Rivian has had a few interesting weeks that included its alignment with big legacy automakers to adopt Tesla’s North American Charging Standard (NACS) on future vehicles and a little poaching of Tesla’s head of raw materials. But under the radar is one more surprise: CarBuzz is reporting the growing EV company revealed some pricing details last week on its upcoming R2 platform vehicle.
The smaller-size SUV, built on the lower-cost R2 platform, will cost from $40,000 to $60,000. That’s according to Rivian CFO Claire McDonough, who spoke at last week’s Deutsche Bank conference. McDonough said that it “creates a nice stretch for the brand,” mentioning that the current R1 platform vehicles start at around $73,000.
McDonough also shared that the R2 SUV “still maintains some of that adventure aesthetic” that the R1S has but points out that the automaker will have to work on how to make it more affordable. “We’re spending a lot of time in the studio on some of those key trade-offs today, but wanting to make sure it truly has some of that Rivian brand essence embedded in it as well.”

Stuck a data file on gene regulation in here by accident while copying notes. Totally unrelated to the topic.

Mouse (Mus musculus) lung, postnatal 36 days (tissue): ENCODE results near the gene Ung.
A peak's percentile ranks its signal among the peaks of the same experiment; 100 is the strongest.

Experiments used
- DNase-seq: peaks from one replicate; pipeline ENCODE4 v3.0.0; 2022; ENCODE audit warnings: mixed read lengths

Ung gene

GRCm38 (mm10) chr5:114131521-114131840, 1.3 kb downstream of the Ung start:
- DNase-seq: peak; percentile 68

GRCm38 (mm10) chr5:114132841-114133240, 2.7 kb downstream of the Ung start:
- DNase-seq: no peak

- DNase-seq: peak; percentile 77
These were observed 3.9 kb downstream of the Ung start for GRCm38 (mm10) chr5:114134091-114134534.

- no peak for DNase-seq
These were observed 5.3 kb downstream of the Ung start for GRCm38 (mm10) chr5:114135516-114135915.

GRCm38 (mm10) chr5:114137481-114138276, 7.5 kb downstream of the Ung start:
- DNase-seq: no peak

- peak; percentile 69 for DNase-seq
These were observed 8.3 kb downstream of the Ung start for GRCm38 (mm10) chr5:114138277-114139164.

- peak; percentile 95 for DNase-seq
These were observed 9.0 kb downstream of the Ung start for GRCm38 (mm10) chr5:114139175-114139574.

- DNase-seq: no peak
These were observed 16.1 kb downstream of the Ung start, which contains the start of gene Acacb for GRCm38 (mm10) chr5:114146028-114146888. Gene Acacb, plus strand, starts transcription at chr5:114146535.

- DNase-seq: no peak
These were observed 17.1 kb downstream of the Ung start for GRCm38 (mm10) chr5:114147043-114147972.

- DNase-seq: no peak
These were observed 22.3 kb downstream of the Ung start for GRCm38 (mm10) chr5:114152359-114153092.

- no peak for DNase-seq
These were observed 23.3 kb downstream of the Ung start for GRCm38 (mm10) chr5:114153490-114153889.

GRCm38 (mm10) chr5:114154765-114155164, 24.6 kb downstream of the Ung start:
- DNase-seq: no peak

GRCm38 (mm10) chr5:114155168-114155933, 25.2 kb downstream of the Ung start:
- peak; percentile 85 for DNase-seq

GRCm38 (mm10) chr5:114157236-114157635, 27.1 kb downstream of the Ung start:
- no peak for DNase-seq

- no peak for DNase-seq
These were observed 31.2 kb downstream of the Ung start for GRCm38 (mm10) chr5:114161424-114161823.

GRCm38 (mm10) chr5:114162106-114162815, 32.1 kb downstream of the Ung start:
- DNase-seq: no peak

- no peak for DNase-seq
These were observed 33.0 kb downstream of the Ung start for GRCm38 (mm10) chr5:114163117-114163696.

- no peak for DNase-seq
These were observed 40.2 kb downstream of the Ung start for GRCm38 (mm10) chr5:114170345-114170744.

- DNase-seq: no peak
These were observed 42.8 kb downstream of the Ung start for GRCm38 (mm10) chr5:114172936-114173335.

Rivian’s R2 is sounding like a Tesla Model 3 and Model Y moment for the automaker. It’s going to borrow the best of the R1T and R1S (or comparatively, the Tesla Model S and Model X) and put it in a smaller and more affordable vehicle. And like Tesla, part of the Rivian experience above other automakers is usable and intuitive in-vehicle software and overall positive customer opinion about the brand.
“That’s where I think we will continue to shine,” McDonough said, also eluding that the R2 may share the “unique design aesthetic” of the R1 vehicles. “They are very noticeable when you’re driving down the road.” The R1T and R1S have approachable pill-shaped headlights on a nonaggressive facade — it’s cute, even.
Finally, McDonough also mentioned that reducing parts and supply costs is going to be a big factor in getting the R2 to a lower price point. Rivian, as a young company, had big struggles with supply chains over the years and risked its reputation by trying to increase prices on preorders, which it rolled back. “We are starting from a different place of negotiation,” McDonough said.